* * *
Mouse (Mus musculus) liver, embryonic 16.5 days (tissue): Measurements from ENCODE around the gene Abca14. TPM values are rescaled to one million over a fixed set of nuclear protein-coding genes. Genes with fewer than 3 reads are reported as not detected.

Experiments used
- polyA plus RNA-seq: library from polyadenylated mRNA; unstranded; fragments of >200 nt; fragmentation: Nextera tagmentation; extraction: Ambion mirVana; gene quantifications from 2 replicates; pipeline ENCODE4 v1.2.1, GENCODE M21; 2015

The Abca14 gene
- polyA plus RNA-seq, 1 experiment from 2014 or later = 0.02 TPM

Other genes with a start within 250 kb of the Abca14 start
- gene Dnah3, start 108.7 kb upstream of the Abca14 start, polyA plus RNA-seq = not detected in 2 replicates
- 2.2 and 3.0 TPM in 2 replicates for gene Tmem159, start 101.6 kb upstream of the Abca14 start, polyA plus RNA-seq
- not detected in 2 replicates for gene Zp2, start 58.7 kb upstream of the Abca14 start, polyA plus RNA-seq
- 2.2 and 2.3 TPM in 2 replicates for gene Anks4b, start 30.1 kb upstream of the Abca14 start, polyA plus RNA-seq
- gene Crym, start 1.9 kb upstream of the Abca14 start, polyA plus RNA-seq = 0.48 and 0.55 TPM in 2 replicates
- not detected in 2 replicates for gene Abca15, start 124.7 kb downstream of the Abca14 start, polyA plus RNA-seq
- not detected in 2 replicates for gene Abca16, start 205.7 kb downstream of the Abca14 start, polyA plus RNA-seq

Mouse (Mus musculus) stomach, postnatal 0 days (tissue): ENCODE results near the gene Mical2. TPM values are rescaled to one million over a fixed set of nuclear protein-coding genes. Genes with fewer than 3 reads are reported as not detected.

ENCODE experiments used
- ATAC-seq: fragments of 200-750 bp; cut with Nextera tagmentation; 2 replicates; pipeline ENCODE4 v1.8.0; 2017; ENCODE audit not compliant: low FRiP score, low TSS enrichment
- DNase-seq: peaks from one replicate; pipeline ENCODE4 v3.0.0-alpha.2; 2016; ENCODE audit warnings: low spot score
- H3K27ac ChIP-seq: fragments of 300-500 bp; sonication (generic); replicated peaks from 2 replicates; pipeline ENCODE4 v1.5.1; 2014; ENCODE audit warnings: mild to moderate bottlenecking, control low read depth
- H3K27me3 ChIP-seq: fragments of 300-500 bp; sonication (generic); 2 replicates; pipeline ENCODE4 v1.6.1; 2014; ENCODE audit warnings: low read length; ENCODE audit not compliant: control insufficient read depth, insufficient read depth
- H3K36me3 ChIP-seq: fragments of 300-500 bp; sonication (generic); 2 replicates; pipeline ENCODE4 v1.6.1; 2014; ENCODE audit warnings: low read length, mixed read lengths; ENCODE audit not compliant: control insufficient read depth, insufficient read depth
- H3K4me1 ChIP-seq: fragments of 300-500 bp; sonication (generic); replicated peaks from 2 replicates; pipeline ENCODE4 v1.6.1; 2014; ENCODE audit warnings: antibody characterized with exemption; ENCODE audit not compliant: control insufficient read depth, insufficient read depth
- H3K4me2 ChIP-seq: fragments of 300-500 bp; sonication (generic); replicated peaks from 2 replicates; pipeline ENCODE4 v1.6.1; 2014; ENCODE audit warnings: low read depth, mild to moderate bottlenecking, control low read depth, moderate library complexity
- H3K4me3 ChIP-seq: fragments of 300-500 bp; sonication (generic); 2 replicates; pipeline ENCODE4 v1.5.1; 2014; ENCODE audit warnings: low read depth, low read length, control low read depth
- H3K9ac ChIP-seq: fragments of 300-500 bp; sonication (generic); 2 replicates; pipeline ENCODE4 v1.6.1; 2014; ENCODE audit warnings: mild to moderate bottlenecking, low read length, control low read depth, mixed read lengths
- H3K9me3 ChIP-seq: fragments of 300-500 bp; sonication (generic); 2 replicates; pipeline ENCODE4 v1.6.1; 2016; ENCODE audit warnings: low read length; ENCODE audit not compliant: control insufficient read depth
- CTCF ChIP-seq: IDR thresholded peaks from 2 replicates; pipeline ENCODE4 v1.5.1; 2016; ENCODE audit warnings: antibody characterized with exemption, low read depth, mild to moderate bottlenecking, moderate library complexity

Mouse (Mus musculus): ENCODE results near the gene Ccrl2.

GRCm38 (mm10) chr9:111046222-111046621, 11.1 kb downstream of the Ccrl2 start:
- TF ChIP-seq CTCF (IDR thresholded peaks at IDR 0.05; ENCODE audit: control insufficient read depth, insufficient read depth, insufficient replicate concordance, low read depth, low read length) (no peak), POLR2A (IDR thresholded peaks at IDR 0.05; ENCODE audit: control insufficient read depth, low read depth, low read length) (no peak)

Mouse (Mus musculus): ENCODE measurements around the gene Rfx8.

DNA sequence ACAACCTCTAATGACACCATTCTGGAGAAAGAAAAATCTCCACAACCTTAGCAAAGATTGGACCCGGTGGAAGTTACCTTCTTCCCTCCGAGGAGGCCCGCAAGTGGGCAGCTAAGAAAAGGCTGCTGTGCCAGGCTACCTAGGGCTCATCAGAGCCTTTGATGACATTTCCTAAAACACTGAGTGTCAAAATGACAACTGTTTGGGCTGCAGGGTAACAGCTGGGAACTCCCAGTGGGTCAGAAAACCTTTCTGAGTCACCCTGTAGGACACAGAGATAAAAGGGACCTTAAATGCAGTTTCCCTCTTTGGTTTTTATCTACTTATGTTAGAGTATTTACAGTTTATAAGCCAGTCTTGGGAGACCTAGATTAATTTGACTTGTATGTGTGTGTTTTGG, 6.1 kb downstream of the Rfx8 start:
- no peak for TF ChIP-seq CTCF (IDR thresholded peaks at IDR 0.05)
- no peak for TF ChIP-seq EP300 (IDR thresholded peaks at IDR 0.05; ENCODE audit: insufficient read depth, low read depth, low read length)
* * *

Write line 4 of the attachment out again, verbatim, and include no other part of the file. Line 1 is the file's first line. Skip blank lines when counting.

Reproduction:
The Abca14 gene